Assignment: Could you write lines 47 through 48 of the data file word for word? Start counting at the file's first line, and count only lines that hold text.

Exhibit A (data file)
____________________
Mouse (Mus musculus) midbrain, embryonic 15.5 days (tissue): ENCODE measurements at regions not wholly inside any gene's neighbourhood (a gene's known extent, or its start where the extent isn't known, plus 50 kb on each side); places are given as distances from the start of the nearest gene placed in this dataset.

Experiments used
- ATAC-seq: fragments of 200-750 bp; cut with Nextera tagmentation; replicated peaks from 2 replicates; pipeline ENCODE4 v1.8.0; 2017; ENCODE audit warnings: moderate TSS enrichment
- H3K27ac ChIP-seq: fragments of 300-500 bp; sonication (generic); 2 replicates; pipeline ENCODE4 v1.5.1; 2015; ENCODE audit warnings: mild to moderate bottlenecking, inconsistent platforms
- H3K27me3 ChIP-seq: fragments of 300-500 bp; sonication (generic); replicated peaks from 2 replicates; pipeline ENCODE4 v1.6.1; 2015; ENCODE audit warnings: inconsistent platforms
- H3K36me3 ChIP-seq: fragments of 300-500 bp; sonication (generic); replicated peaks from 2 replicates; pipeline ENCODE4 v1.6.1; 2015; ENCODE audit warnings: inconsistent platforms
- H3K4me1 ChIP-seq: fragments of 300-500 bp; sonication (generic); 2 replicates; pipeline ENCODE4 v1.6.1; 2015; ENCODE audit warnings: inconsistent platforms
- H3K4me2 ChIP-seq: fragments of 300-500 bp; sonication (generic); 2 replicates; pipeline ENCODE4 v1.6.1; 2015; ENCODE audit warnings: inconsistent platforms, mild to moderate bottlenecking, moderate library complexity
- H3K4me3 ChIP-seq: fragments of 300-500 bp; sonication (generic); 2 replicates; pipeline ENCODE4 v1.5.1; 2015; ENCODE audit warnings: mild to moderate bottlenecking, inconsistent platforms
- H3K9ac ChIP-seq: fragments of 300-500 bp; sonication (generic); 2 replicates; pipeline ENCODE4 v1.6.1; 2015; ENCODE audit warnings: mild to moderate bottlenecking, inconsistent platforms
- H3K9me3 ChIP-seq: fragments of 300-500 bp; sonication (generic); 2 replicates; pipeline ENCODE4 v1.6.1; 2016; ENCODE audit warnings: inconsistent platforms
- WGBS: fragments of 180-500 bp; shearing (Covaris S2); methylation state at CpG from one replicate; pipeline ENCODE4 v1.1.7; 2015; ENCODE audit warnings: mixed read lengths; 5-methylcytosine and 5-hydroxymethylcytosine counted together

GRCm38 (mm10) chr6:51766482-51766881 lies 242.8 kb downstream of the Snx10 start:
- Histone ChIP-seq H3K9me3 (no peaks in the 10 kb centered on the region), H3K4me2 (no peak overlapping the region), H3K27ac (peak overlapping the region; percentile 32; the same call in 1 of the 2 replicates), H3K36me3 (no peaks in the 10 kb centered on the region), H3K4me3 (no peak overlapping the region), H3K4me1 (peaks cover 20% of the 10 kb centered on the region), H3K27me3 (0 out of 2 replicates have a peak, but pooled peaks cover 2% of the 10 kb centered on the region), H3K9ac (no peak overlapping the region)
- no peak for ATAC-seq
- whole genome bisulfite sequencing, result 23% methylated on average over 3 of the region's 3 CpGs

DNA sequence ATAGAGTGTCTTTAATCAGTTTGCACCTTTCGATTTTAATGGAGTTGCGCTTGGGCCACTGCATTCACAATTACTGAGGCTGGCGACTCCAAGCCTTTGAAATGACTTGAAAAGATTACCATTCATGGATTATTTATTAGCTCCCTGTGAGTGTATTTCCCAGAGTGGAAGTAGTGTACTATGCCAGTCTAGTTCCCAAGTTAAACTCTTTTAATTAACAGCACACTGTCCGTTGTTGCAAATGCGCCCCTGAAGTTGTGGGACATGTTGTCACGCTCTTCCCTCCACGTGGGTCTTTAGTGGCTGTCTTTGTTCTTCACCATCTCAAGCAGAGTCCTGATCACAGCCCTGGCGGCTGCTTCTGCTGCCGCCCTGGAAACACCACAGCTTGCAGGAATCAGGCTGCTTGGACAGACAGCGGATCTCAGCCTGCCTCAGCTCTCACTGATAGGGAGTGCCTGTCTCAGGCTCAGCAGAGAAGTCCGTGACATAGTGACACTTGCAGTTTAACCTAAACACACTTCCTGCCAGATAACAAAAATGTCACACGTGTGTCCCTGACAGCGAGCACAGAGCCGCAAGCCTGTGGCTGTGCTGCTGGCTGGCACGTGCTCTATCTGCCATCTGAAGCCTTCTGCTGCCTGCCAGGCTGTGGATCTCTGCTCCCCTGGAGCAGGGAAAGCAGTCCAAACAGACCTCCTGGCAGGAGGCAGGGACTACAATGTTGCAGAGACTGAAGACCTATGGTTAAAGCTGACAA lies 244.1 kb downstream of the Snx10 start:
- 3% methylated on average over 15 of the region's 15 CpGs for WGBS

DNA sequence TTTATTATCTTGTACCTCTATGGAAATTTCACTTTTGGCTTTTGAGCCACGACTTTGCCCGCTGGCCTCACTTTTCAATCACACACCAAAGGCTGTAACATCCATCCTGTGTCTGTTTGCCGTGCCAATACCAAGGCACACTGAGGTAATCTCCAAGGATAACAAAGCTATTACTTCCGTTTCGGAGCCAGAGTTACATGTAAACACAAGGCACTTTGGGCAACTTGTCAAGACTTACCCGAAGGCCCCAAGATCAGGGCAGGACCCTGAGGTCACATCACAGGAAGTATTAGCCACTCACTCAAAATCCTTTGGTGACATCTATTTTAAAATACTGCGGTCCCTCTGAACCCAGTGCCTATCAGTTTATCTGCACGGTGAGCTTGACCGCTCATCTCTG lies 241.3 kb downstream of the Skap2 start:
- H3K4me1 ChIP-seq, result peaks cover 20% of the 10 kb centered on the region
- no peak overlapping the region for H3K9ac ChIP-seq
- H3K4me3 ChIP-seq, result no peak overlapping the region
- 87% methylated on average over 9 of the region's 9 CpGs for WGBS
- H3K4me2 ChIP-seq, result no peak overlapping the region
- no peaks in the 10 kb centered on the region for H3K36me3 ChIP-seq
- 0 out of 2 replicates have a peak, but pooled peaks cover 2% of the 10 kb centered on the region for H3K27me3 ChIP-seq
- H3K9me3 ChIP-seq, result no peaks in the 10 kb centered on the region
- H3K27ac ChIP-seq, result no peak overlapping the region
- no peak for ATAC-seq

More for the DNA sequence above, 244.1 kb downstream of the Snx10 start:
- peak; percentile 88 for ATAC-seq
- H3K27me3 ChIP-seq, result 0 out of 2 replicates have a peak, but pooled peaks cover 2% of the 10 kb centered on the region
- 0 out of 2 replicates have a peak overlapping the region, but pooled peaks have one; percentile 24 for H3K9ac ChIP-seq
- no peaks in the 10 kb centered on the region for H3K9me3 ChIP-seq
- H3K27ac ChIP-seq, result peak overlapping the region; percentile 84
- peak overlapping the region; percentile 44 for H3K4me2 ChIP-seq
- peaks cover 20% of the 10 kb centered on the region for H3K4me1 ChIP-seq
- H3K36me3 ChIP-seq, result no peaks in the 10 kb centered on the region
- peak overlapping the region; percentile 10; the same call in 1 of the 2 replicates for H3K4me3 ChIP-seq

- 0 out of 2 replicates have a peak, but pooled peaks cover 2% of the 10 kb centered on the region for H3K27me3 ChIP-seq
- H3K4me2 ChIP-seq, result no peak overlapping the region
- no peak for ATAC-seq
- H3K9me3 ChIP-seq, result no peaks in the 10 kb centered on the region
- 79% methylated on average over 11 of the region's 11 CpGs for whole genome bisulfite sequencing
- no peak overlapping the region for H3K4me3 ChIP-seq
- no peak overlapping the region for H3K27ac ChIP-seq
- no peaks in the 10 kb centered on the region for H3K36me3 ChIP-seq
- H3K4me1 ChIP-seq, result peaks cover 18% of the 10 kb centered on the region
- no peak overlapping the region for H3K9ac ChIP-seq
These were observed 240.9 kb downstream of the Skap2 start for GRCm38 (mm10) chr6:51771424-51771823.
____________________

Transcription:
- no peaks in the 10 kb centered on the region for H3K36me3 ChIP-seq
- H3K4me1 ChIP-seq, result peaks cover 18% of the 10 kb centered on the region